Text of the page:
Putting a price on a record-breaking ball
Matt Murphy, who came up with the ball Barry Bonds hit for his 756th home run, is escorted from the stadium by police.
TEXT OF INTERVIEW
Kai Ryssdal: Here's how you turn a $3.50 baseball into a commodity worth maybe 100,000 times that much:
[Sports announcer shouts as Barry Bonds hits a record home run]
The trick was to be standing in just the right place when Barry Bonds hit home run number 756 into the stands in San Francisco last night.
The guy who came out of the scrum in the bleachers is a 22-year-old New York Mets fan named Matt Murphy. Bonds has said he doesn't want that ball back. We haven't heard from Murphy yet about what he plans to do with it, but we wanted to get some idea of how you price a ball like that.
We called around to some sports memorabilia folks. Victor Moreno at American Memorabilia was the first guy we reached.
All right, so listen, let me ask you about this baseball that this kid caught last night. It goes over the fence and, boom, it's worth how much money?
Victor Moreno: Well, on a good day, on a very good day, probably $500,000. Low, $250 [thousand], high $500,000.
Ryssdal: Couple of thoughts. One is that's a pretty big spread. How'd you come up with those numbers?
Moreno: I'm talking to you like if he would call me. I'm an auction house. So I'm just giving you, like, estimations, what I can think and what the marketplace will bear. And just the, you know, there's just a lot of controversy surrounding him. That's a very risky ball. You don't know what's gonna happen.
Ryssdal: So do you think he ought to sell it now and strike while it's hot, as it were?
Moreno: Yes, oh yeah. Because come football season, they're gonna forget about it.
Ryssdal: Back in 1998, when Mark McGwire hit number 70 to set the single season record . . . that ball, it went for $3 million.
Moreno: Yes, OK. Can I be very candid with you?
Ryssdal: Yeah, of course you can.
Moreno: OK. At that time, there was no steroids involved, there was nothing involved. I mean, we were selling his balls, just autographed balls for $2,500. His bats were $10,000. All of a sudden, out come the steroids, and you can't give that stuff away.
Maybe the best part of the whole story last night is that Matt Murphy hadn't even planned on going to the game. He and a buddy bought their tickets just before game time. They were on a lay-over on their way to Australia, a trip that has now probably been cut short.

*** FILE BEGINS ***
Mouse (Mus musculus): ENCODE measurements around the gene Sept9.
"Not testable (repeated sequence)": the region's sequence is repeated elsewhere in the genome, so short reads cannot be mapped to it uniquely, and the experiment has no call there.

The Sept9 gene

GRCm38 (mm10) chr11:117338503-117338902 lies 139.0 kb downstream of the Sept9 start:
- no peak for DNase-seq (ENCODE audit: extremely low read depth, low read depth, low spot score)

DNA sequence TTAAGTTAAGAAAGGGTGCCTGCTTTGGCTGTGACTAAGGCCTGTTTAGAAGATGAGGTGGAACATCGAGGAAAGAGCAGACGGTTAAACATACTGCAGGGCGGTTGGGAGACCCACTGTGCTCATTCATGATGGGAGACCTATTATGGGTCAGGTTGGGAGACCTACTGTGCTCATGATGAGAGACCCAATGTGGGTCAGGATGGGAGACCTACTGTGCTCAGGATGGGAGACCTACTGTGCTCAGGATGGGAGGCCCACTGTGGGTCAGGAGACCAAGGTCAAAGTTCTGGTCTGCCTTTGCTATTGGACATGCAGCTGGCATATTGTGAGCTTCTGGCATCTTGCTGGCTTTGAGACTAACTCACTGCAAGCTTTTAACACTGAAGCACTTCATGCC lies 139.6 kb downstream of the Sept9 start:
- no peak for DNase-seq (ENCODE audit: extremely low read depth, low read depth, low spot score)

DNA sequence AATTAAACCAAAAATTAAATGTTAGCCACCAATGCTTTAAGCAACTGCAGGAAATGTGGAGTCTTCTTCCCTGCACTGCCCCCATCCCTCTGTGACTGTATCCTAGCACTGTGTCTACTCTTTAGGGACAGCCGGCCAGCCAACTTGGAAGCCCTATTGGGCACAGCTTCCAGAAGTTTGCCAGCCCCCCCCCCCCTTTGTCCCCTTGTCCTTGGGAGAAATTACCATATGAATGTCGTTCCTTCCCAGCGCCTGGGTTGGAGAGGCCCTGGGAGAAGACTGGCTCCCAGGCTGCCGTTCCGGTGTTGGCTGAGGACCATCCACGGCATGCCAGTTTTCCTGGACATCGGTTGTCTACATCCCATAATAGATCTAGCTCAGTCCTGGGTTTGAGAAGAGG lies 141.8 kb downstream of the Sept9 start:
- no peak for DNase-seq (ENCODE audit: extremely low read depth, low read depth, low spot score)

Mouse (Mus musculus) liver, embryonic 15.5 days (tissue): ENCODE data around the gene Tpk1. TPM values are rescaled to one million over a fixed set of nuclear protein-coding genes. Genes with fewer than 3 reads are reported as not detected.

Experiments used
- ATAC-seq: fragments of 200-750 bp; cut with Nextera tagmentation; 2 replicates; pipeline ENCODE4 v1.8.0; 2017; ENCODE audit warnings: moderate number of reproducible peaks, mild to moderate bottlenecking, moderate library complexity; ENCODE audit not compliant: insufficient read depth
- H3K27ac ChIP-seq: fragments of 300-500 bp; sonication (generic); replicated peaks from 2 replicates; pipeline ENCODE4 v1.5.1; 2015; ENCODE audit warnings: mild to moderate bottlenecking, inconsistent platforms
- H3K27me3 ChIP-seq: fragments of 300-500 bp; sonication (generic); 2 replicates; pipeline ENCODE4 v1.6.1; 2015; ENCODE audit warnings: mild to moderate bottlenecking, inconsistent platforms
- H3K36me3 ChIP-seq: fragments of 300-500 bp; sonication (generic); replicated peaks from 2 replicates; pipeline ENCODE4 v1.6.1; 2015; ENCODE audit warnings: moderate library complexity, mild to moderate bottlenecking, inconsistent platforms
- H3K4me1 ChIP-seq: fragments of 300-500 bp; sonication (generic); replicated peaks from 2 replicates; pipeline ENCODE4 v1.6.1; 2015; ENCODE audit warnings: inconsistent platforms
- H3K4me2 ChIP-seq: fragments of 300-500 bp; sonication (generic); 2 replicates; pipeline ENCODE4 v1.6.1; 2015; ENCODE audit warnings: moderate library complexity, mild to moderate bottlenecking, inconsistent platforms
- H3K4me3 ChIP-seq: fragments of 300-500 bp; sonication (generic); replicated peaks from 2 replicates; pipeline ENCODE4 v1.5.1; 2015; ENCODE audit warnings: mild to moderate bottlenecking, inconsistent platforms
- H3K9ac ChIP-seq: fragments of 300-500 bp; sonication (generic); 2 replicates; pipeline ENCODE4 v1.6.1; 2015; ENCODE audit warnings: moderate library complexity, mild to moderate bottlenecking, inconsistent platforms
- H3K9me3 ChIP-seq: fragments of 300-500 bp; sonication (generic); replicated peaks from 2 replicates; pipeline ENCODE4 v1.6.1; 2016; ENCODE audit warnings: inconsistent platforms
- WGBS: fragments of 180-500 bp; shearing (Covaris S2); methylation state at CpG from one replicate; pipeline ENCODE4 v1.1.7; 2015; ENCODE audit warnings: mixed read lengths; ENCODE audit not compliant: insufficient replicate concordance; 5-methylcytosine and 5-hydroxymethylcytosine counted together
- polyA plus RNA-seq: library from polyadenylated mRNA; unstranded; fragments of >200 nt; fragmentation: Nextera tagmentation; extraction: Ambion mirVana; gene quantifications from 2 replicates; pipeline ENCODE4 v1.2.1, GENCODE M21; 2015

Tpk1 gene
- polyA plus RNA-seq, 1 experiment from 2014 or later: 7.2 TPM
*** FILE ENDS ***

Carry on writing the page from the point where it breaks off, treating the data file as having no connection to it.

Doug Allen's the president of Maestro Auctions. Mr. Allen, this kid Matt Murphy from San Francisco calls you and says listen, I got this baseball. How much you gonna tell him it's worth?
Doug Allen: I'm gonna tell him that it's probably worth between $4 [hundred-thousand] and $500,000. That would be my at best estimate right now.
Ryssdal: Does each ball become more valuable? I mean it's interesting, because every time he hits another home run, it's gonna be another record.
Allen: Yeah, it only becomes valuable because the person says "Boy, I hope he hangs up his cleats, and then it'll be worth a ton of money." The reality is this ball, 755 will be . . . or, 756 . . . will be worth, you know, in the neighborhood of 4 to 500,000. And then balls after that, it might be worth $4 [thousand], $5,000, $10,000, somewhere in that range. And then ultimately, the big one is gonna be the one that he hits for his last home run.
Ryssdal: What do you think Matt Murphy's doing right now? Is he sitting there talking to a lawyer and an accountant, trying to figure things out?
Allen: Yeah — I'm wondering if he decided to still board that plane for Australia today, or he said wait a minute, I have to put that little trip off. I'm sure he is pretty excited right now. I'm guessing he's talking to, you know, attorneys. But obviously, one of my jobs is to go out there and try to get his number and get on the phone with him — and yeah, I'd love to talk to him.
Ryssdal: Yeah, him and every other auction house in the country.